Tuesday, February 12, 2013

1873- Memphis by J.A.F.

It seems that even in 1873 the Memphis city streets were the bane of its citizens and were the inspiration for this poem.

Memphis Daily Appeal
September 13 1873

MEMPHIS
----
The City in Doggerel--What she is and May be.
----

Memphis is a goodly place, her people live and
and active,
And many things a stranger sees are really 
attractive;
Indeed, to me it really seems a matter quite 
surprising
To see the people of our place so very
enterprising.
The busy hum upon our streets, the 
never-ceasing rumble
Of drays and hacks and carriages as o'er our
streets they tumble.
Steamboats puffing at the wharf, railway
trains arriving,
Plainly tells the pleasing tale of Memphis rich 
and thriving.
Court square is a charming spot, a very gem
of beauty,
Always kept in perfect trim by one who does
his duty.
Let other cities vainly boast of parks far more
extensive,
Yet for simple beauty, for comfort and for
grace,
Court square'll compare most favorably with 
any other place.
But should you tire of spiral walks, green grass
and shady trees,
Just walk with me a square or two, and snuff 
the morning breeze.
Out on the bluffs; your heart will surely 
quiver
As you behold at one broad view the 
Mississippi river.
Below, behold! a busy scene--drays and 
wagons rumbling
On the flagstones of the wharf, and bales of 
cotton tumbling;
Bacon, flour, hay and corn--huge piles of
merchandise--
Indeed, we have a busy scene that strikes one
with surprise.
As to Memphis merchants-but give them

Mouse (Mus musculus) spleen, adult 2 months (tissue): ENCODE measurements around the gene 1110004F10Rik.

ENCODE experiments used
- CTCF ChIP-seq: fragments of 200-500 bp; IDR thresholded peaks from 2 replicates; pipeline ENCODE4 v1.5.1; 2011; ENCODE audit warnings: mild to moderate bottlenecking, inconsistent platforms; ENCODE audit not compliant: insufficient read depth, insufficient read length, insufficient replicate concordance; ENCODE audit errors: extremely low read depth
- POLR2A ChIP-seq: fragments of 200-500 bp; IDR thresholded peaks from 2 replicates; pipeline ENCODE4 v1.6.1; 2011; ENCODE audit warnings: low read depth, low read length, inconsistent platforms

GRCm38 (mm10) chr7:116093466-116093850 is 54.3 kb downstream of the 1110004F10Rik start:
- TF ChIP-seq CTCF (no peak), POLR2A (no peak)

their just dues--
You'll find them live and active, of broad and 
liberal views,
Ever ready, willing, and competent, withal.
To do the business offered, be it large or small.
As to legal gentlemen, of course we have our
share,
(I believe you'll find them plentiful almost
everywhere).
You'll find a few among them deep in legal 
learning--
Men of wit and genius, analytical and 
discerning.
While others, through ambition, to great
deeds oft aspire,
Who are not blest with brains enough to set a 
world on fire.
The medical profession has within its ranks
Some who for the good they do well deserve
our thanks;
Yet, justice to these better men, and as I deal 
in facts,
Demands that I should mention here we have 
our share of quacks.
Every system is represented, the ancient
allipathic,
The eclectic and the water-cure, the doubtful
homeopathic.
I take it as unfortunate, these numerous
varied views,
Out of which a man when sick his M.D. he 
must choose.
Our churches and our schools, asylums and 
such like,
Our hotels and theaters, our Poplar street 
pike--
In these and many other things our people
justly feel
An honest pride, and prouder still of our
staunch Appeal.
I do not know its editors, yet one thing's very 
plain--
They are men of Thorough culture and well-
developed brain;
And Memphis's growth is certain as long as she is blessed
By having published in her midst the journal
of the west.
One thing more, before I close, I should like to 
mention,
And to our city fathers I'd simple say--
attention!
Our pavement, once our pride, is now far on 
the way,
From neglect or other cause, to remediless 
decay.
Those rugged, rough and ragged holes encountered
everywhere,
Breaking our backs and buggy-wheels, would 
make an angel swear.
Now, if you wish more marriages, 
less fighting and less swearing,
Proceed without delay this pavement to
repairing.
                                                                                           By J.A.F.

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